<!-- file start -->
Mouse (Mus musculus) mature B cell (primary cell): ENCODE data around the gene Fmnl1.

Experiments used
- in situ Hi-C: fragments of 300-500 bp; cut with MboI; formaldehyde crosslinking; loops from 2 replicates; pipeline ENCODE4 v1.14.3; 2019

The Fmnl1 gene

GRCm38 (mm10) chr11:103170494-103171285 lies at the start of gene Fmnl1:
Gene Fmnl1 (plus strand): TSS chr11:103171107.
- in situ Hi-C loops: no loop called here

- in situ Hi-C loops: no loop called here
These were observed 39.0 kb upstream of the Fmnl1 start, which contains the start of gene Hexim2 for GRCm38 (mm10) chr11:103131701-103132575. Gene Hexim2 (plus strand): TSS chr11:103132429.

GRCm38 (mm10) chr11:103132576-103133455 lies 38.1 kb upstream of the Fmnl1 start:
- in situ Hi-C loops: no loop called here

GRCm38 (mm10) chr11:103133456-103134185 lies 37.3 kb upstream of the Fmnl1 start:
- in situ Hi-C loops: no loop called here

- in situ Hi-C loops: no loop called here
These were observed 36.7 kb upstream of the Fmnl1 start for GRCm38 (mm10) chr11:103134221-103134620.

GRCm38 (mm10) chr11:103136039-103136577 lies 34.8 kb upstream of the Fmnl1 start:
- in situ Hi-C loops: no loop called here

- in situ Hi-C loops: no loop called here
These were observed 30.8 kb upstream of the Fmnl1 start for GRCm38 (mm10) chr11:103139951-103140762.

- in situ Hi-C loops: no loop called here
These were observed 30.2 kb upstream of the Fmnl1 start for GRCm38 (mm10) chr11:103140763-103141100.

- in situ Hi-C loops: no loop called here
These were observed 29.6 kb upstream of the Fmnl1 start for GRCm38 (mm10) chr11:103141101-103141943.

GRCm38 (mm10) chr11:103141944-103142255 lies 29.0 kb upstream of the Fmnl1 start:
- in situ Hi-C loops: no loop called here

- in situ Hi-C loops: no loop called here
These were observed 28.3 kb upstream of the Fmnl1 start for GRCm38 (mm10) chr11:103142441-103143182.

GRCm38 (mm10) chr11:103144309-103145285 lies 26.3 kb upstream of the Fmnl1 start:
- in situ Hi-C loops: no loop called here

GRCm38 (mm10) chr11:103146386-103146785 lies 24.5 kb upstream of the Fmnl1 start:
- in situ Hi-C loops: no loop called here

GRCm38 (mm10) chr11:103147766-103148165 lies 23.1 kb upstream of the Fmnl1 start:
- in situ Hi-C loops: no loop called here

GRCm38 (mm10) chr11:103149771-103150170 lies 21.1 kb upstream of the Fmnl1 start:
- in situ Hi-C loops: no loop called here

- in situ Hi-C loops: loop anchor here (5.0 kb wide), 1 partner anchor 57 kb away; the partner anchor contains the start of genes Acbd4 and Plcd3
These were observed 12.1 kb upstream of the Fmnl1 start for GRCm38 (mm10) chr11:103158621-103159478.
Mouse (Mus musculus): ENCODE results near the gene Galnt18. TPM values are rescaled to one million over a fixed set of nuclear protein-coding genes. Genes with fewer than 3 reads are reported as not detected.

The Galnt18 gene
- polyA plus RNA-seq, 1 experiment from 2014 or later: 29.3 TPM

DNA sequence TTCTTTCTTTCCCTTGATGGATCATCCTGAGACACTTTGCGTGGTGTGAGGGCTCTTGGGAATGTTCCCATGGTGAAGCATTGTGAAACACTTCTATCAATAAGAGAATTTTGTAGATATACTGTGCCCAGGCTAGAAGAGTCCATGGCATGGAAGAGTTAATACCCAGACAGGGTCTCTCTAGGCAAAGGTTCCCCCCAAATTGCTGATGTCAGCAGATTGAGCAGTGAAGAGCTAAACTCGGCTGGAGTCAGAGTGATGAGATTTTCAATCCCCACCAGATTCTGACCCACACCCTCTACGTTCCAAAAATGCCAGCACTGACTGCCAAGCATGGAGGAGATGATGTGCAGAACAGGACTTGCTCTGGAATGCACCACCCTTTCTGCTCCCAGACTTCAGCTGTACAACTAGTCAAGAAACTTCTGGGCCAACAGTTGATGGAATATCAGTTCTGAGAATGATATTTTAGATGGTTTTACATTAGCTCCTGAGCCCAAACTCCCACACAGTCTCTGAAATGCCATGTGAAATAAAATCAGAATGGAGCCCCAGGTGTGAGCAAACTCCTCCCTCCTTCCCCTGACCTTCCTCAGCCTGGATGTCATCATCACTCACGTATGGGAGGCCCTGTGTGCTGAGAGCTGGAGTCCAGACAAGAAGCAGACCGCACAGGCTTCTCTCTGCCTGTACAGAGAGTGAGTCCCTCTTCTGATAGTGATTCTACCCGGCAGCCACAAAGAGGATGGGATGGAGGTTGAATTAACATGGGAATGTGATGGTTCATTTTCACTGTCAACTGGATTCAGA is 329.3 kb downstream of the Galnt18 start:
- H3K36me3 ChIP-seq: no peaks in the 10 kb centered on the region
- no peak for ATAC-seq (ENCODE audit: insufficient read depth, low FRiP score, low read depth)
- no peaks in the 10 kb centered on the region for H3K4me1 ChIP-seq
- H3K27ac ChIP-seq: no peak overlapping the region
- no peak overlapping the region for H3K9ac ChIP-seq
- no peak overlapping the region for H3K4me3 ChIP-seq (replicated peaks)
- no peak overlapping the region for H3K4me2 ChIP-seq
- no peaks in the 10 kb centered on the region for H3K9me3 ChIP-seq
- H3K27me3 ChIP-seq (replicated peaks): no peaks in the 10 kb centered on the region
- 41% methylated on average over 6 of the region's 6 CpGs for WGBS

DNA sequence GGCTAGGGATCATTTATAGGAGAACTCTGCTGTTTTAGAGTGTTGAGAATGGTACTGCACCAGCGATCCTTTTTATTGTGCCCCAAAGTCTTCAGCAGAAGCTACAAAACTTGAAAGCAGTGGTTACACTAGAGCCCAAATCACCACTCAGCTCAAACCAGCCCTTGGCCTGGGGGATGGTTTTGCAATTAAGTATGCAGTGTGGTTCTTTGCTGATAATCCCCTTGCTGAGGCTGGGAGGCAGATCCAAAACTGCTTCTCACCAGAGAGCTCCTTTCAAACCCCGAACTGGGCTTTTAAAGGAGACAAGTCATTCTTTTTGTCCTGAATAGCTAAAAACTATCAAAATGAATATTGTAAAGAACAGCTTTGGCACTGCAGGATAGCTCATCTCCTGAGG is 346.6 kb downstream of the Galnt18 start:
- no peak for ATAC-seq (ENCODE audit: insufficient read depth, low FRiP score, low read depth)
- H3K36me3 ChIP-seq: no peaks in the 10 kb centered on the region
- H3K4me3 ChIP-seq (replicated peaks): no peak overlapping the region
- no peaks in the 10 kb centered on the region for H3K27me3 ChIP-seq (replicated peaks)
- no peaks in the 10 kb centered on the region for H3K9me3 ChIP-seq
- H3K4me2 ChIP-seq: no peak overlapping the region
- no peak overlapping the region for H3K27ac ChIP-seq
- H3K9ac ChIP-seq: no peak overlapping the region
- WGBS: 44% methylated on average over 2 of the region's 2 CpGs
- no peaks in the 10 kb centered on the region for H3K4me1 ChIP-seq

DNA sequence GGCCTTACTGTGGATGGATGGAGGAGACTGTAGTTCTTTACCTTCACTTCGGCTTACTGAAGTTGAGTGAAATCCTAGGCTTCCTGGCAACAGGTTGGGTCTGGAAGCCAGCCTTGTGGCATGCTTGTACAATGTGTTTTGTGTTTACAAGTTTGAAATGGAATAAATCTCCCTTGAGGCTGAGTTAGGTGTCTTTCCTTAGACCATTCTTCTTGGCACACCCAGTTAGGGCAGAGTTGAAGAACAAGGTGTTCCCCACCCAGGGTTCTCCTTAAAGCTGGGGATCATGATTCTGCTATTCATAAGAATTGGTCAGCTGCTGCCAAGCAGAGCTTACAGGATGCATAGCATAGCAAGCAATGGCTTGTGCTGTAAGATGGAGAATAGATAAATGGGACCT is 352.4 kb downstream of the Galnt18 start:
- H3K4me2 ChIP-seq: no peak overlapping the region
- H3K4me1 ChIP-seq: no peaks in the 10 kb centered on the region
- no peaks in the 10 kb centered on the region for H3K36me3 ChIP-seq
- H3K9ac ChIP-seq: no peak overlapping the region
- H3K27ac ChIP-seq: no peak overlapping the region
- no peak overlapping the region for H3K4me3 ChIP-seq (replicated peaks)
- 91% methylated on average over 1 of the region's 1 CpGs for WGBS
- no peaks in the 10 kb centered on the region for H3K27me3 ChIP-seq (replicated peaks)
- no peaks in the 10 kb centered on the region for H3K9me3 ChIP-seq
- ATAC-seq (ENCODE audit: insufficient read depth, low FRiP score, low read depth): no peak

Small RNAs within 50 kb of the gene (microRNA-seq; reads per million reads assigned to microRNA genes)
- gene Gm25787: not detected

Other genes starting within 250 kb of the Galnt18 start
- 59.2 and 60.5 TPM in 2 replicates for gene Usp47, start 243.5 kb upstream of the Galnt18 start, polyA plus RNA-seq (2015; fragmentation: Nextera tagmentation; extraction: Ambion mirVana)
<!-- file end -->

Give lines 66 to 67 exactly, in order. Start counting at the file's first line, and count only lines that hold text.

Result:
- no peaks in the 10 kb centered on the region for H3K36me3 ChIP-seq
- H3K9ac ChIP-seq: no peak overlapping the region